How are you? What have you been up to for the past few months?

At this moment in time, I'm overwhelmed. I just went to see Tenet and my brain is liquid. Past few months, I've had a normal sleep schedule for the first time since high school. Been making music, making videos. Quarantine's been almost like a second chance at childhood. I go outside way more and I'm reading again.

You haven't stopped working during quarantine. What is the experience like to create with these new limitations, particularly on in-person collaboration?

It's challenging as hell. I've realized that in-person collaboration is my favorite thing about creating — getting to know the people, getting pizza with them, seeing the posters and trinkets people keep in their workspaces. Fuck Zoom sessions, they are trash. But we're out here.

The pandemic is just one part of a four-year music journey for you. How do you think you've evolved in your artistry since you were discovered at 16?

The sound and visuals have evolved, but I feel and think the same way about creating as I always have. I don't feel less excited or reserved about trying shit. I'm way better at communicating the ideas and sounds in my head.

Your name has evolved, as well. Within the last year, you made the move from Audrey to Audrey Nuna — what inspired the change?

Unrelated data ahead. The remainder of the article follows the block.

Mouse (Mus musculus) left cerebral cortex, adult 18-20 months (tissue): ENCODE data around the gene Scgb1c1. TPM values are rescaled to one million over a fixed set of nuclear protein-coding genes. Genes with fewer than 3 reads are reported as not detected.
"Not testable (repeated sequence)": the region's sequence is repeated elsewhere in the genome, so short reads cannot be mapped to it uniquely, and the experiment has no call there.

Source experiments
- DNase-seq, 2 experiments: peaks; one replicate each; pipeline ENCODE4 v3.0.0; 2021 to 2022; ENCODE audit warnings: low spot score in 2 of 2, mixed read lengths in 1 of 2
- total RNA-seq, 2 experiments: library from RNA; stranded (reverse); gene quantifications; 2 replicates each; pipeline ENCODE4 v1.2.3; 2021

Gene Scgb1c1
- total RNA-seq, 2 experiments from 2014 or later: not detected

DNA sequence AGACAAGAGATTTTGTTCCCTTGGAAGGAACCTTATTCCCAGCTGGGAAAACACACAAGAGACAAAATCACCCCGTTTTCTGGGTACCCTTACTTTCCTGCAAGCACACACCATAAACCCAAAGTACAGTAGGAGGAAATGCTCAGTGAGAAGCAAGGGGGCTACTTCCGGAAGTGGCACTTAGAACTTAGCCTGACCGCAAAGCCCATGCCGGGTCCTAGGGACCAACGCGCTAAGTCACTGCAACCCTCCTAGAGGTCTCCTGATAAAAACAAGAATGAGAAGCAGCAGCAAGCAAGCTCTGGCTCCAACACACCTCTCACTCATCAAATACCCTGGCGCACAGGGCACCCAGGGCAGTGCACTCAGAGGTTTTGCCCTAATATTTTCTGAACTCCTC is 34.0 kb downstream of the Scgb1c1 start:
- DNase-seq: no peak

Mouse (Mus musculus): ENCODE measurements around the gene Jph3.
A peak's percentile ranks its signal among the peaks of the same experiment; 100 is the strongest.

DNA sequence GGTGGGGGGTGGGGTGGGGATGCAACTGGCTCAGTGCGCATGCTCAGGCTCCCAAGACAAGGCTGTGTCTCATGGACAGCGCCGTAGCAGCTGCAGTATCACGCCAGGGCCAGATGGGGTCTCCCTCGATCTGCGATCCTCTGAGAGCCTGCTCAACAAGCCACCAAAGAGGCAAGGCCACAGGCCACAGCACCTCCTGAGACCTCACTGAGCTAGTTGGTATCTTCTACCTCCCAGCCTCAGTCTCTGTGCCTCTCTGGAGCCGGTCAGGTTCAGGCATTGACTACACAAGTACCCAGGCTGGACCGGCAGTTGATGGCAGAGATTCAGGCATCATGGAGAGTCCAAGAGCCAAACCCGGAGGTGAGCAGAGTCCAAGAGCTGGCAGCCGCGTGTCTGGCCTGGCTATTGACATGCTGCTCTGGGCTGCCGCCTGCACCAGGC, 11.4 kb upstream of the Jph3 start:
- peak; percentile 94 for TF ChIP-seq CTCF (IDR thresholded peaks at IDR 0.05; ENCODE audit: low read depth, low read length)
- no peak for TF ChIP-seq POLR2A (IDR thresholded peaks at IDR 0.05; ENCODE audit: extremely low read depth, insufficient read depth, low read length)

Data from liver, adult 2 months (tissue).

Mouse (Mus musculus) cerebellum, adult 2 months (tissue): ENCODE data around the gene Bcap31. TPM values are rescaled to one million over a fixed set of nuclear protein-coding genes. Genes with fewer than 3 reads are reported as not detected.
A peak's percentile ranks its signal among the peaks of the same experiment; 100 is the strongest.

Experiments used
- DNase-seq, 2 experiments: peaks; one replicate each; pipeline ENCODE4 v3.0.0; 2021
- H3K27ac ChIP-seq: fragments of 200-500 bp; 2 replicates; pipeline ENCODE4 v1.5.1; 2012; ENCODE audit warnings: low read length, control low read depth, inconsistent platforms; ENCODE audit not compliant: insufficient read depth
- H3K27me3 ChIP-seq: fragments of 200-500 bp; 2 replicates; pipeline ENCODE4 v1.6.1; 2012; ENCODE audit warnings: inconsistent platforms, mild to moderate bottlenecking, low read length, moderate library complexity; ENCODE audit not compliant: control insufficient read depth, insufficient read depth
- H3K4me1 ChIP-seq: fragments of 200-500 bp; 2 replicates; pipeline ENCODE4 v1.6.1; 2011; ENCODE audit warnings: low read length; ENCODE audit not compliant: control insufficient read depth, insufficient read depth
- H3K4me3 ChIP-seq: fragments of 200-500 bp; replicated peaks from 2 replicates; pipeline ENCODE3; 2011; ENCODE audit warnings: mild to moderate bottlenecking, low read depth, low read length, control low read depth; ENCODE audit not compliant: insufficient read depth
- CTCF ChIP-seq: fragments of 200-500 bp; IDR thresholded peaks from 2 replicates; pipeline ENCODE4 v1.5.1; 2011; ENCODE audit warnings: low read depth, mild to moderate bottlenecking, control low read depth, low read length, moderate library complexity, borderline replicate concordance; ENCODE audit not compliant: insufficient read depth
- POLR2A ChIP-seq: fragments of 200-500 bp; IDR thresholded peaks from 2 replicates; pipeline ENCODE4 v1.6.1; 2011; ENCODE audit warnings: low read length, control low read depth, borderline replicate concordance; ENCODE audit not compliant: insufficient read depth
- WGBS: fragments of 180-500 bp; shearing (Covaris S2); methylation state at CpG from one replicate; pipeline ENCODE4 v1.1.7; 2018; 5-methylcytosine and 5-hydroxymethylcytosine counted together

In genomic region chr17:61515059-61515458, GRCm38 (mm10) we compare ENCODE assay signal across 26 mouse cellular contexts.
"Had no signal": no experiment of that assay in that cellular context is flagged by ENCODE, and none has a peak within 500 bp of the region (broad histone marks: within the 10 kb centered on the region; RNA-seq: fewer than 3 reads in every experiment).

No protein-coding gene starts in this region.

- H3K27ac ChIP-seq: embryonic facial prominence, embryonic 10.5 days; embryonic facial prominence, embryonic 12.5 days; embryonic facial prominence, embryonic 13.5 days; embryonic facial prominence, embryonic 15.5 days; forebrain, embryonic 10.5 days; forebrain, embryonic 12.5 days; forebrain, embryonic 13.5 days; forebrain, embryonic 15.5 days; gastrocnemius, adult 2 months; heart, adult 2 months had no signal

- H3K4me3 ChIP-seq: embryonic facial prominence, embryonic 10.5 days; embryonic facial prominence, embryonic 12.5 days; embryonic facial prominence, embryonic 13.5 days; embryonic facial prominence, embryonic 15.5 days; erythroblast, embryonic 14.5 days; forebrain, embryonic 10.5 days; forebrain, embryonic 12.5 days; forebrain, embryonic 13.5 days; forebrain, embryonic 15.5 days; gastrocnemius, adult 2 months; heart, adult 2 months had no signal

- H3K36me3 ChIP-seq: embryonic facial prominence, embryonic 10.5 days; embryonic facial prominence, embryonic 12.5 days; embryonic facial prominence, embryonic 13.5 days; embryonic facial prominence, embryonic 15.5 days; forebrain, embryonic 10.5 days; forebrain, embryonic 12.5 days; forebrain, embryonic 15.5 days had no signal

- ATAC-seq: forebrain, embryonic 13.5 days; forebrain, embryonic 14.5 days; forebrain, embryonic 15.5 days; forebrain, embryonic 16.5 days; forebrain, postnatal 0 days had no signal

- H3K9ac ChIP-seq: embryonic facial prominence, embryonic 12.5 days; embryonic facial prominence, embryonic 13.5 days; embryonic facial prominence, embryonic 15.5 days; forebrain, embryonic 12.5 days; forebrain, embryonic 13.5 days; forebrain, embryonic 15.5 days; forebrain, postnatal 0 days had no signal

It was too hard to find me on the internet. It legitimately took me one year to pick a name. I hated everything I came up with. I was in my mom's kitchen one day and my brother called me "Audrey Nuna" as he always has (nuna means older sister in Korean) and it clicked because I've been hearing him call me that since he was a baby.

Speaking of change, let's talk about writing. How has the songwriting process evolved for you over the years?

It's always been a shit show. I've always been melody-driven, though. The trap of overthinking shit is a little more present because of the fact that before I was just trying to start and now I have this ambition to get better, which honestly screws me over at times because some of my favorite things I've made were the most effortless.

The process is clearly working out, and your track, "Time," was a streaming hit. How would you compare "Time" to the sound and lyricism of your new single, "damn Right"?